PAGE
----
Saturday, May 12, 2007

Colors of the Sun

No matter how much I read in the way of explanation, certain phenomena continue to amaze me. For instance, the concept that sunlight contains all the colors of the spectrum, and the colors of all things are determined by the way in which their particular molecular structure reflects/refracts sunlight. Consider the colors of a rainbow against a gray-green stormy sky, or the colors and patterns of Aurora Borealis. Or the hues of flowers.

Color as an inherent property of variations of molecular structure seems so marvelous, intricate and amazing a scheme to me, and so improbable. In fact, the existence of color in all its rich, gorgeous and mellifluous variations, seems entirely unlikely to unfold by virtue of the laws of science. If color is an adjunct form or system of ordering within the complexity of the universe, why such an extended nomenclature? Hence I am driven again, to believing in miracles. Not in a Biblical sense, necessarily, but in the sense of something awesome and extraordinary. Whether such miracles derive from the exigencies of evolution or by the hand of God, is beyond both my knowledge, ability, and desire to expound upon. Suffice it to say that my sense of awe is piqued by such seemingly serendipitous gifts of organized complexity.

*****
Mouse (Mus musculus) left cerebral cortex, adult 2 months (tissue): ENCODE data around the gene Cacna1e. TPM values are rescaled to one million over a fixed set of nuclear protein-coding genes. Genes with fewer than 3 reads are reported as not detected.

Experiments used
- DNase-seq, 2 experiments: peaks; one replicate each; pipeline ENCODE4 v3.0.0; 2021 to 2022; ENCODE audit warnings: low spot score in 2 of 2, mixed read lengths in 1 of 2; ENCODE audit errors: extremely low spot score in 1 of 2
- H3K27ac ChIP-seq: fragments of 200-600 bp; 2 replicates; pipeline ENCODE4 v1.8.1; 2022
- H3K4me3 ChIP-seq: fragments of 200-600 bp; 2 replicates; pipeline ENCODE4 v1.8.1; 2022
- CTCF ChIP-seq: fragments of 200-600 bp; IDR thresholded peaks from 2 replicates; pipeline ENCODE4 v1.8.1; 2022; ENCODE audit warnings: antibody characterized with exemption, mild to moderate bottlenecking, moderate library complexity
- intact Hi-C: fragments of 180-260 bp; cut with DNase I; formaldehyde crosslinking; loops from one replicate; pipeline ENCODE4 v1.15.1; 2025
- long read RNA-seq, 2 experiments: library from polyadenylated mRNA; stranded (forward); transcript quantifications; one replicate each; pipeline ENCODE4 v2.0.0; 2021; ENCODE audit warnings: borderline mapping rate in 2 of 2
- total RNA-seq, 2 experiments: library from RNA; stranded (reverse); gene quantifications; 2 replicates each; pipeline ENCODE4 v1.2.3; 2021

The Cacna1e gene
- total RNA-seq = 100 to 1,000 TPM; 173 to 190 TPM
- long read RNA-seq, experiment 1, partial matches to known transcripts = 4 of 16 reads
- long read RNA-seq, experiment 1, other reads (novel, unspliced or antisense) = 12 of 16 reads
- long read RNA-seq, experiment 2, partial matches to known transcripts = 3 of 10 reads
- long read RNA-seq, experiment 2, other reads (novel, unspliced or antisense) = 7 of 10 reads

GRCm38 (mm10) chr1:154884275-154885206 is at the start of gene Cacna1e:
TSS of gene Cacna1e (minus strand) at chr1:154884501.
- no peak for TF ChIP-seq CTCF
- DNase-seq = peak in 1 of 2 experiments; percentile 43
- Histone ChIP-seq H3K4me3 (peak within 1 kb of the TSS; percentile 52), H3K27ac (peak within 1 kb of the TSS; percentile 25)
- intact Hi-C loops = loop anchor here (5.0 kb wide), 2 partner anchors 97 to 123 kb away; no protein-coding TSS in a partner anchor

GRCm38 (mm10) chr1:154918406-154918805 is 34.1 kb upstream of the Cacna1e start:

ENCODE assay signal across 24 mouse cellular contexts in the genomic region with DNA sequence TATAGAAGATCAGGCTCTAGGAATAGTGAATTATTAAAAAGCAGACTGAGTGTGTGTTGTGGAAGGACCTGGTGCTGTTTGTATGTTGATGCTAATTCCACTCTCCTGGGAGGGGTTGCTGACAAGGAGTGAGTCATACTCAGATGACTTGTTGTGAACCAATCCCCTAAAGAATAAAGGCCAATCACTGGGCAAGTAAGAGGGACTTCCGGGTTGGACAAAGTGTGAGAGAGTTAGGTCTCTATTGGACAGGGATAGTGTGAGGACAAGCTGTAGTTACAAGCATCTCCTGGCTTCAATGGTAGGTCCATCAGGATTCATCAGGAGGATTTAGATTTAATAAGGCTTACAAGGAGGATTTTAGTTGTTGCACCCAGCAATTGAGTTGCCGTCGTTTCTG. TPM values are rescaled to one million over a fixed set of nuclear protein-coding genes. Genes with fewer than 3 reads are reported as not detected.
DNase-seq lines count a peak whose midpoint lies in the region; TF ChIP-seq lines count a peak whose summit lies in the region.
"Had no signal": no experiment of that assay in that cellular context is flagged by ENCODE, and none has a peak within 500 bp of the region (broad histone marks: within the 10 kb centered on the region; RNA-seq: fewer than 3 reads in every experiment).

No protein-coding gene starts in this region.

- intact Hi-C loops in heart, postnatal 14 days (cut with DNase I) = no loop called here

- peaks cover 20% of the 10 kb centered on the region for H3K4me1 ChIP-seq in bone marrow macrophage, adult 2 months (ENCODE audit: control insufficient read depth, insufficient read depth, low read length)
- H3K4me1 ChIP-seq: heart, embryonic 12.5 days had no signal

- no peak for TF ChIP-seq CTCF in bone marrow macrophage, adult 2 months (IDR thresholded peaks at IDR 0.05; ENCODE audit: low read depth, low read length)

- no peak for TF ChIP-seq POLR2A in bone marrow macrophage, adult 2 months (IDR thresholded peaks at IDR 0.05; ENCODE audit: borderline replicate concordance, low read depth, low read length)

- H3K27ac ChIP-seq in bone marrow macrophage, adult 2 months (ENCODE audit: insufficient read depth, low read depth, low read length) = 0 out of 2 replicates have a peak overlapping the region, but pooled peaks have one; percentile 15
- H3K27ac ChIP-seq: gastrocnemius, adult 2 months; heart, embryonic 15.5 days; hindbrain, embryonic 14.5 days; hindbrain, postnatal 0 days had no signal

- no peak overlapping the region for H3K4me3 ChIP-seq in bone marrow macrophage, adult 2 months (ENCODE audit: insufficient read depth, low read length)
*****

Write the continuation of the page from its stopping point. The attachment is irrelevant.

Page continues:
In spite of a number of books that address the marvel of the apparently self-ordering qualities of the universe, I cannot conceive of the ubiquitous and layered complexity that makes up our world.

In this painting, "Colors of the Sun," I was paying homage to the wonder of color. Light from the sun contains all the colors in our visible spectrum. So essentially, sunlight casts layers of color all over our world. Acrylic on gallery-wrapped canvas, 30 x 36 inches.

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